As for my own work, I'll do my best to remain flexible with my artistic vision and follow the story where it leads me. 


  1. I haven't seen a single episode of How I Met Your Mother, but I have indeed read the books you highlighted, so I have a solid understanding of what you were trying to say here. That said, I also feel that writers should have the freedom to follow their artistic vision, but should at the same time be mindful of their audience, or more aptly, genre conventions.

    In the case of Allegiant, I felt the problem with the ending wasn't the fact that Tris died, but more to do with the manner in which she was killed off. The whole thing felt shoehorned in at the last minute for effect or shock value, rather than a logical progression of events. I know from reading Veronica Roth's blog that that wasn't the case, but I still feel it could have been executed better.

  2. I don't know what the answer is. I just know it upsets me greatly when a book or movie I enjoy for the most part ends poorly. And I prefer happy endings to tragic ones. There is more than enough tragedy in life.
    Life & Faith in Caneyhead

  3. I threw a big party for the last episode of Seinfeld. Even my son and his college friends came. I think we were all disappointed with the show's last episode. OTOH, I was very thrilled with the end of The Mentalist a few weeks ago. And I admit I was concerned the writers would mess things up. You just never know what is in an author's mind.

  4. I agree with Denise - I was so disappointed with the ending of Seinfeld.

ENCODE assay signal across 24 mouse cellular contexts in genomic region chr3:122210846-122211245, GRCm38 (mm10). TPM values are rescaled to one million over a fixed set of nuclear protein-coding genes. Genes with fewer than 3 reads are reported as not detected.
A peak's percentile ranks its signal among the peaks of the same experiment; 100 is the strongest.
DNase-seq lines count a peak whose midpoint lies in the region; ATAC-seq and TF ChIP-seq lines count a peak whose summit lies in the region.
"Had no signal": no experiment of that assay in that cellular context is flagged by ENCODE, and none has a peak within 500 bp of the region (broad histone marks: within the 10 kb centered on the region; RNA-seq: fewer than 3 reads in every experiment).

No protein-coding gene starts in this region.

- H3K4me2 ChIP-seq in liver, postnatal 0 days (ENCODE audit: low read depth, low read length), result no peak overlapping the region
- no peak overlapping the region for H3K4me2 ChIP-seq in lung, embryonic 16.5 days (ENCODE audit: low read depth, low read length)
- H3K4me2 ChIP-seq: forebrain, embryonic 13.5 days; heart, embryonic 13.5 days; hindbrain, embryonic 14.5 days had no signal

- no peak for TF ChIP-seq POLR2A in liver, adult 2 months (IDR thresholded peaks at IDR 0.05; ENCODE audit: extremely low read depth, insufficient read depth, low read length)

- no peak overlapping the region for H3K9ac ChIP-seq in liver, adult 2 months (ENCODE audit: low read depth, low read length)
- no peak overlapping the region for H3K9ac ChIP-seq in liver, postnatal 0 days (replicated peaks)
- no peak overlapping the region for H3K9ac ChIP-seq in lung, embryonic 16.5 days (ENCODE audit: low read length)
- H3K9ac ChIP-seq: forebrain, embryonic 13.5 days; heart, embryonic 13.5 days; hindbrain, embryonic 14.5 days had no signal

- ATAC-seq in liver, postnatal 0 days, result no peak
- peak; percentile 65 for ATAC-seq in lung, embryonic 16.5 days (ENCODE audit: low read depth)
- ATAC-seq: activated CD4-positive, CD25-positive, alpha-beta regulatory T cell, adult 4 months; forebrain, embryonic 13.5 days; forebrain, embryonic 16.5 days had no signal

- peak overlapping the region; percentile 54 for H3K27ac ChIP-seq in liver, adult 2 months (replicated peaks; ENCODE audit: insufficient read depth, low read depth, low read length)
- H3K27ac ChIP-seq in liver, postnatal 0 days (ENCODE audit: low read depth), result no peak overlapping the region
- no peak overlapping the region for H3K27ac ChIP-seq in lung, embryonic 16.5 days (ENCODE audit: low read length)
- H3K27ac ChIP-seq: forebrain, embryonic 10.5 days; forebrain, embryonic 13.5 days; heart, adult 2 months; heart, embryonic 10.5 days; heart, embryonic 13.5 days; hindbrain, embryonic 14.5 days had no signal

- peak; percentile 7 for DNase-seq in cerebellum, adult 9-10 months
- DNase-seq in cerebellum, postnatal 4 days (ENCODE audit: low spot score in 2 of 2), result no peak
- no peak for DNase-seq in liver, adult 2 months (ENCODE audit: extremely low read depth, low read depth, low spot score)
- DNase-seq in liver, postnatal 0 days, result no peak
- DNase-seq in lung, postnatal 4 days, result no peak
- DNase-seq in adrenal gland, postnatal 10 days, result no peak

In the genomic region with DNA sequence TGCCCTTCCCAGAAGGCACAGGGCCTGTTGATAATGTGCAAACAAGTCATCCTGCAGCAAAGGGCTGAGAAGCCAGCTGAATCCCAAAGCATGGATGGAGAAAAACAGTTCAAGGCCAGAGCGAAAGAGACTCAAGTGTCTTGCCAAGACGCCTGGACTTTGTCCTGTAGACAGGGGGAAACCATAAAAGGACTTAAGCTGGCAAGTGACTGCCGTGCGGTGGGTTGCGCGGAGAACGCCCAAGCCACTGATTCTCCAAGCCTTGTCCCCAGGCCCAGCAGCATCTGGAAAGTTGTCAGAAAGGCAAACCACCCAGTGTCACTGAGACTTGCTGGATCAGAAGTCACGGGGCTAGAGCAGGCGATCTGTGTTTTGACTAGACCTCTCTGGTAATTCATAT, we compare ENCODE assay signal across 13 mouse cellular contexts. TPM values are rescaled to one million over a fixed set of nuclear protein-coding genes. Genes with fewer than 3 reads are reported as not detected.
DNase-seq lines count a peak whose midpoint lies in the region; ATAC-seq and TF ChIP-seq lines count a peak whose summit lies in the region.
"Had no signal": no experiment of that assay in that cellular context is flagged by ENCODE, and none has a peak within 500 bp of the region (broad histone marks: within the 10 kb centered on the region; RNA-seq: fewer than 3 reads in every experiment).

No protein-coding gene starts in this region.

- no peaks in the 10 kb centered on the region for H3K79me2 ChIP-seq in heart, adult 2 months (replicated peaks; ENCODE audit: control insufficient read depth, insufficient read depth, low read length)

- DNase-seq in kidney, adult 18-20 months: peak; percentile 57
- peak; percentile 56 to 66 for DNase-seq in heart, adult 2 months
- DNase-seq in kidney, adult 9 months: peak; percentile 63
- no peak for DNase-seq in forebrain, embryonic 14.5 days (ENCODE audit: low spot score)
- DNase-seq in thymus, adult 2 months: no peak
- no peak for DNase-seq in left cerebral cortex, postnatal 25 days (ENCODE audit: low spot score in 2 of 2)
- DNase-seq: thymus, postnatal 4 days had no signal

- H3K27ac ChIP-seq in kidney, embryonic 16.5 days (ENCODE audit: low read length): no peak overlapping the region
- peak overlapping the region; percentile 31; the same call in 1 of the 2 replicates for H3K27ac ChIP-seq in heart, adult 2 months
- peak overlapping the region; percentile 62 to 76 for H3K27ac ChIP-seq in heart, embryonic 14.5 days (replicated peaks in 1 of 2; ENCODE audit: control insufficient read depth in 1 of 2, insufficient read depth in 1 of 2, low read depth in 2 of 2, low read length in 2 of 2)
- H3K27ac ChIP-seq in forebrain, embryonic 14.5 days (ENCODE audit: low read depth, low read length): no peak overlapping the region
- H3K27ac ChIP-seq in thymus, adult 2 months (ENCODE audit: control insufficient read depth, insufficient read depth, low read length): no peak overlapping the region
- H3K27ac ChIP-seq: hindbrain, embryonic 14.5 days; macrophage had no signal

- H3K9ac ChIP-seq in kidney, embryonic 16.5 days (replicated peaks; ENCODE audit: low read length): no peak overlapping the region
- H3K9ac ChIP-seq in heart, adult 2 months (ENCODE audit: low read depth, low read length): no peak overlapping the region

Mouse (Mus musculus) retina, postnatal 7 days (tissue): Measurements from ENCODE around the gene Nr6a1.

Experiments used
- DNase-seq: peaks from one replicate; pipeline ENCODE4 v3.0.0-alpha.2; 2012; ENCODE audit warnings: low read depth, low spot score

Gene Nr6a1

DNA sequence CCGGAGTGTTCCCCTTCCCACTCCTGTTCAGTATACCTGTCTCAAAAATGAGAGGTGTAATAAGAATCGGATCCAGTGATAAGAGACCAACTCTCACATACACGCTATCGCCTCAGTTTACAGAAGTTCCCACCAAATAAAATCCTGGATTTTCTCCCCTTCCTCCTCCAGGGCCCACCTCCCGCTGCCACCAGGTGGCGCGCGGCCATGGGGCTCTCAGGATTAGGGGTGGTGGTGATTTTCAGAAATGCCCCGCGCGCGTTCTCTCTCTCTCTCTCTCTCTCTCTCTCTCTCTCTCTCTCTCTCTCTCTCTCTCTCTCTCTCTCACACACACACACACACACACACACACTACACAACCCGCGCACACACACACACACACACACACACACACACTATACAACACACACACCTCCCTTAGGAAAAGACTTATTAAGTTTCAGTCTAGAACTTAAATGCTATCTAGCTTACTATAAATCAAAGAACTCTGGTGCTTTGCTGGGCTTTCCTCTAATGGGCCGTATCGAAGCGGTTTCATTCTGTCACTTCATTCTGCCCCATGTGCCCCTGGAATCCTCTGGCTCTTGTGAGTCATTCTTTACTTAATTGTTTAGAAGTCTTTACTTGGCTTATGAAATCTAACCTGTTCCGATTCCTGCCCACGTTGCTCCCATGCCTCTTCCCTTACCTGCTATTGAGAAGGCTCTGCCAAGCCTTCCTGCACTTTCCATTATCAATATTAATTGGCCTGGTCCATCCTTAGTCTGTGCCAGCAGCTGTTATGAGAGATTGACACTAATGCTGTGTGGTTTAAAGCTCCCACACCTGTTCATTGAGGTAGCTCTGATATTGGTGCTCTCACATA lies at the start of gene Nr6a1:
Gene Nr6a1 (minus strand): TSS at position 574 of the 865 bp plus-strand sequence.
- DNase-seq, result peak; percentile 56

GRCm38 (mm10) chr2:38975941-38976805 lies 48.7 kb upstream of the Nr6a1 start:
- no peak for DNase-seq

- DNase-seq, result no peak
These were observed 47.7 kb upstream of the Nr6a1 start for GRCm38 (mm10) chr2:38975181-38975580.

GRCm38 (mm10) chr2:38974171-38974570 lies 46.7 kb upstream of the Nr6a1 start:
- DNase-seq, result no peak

That is a tough question. Does the author compromise for the sake of the readers? I know if I am watching a movie or reading a book and the ending is unsatisfying, I'm disappointed. (Doesn't have to be happy, just satisfying.) So I'd probably lean more to yes, remain flexible and keep the fans in mind.

  5. I hate the HIMYM writers for what they did; that ending was awful! I like to pretend the last episode doesn't exist, so it just ends on Barney and Robin's wedding day (and they live happily ever after, dammit!)
    With Allegiant, however, I liked the ending. I think it suited Tris as a character, and anything else wouldn't have been believable. I liked that Roth chose the different route, rather than going with the standard happy ending.
    I was also distressed by J. K. Rowling saying that Ron and Hermione shouldn't have ended up together - the whole series leads up to it! I'm glad she went with what she wanted, too.

  6. First, I’d like to start off by acknowledging the brilliance of your friend Andy. Also, I’d like to point out how truly lucky you are to be friends with somebody that has such a good head on their shoulders.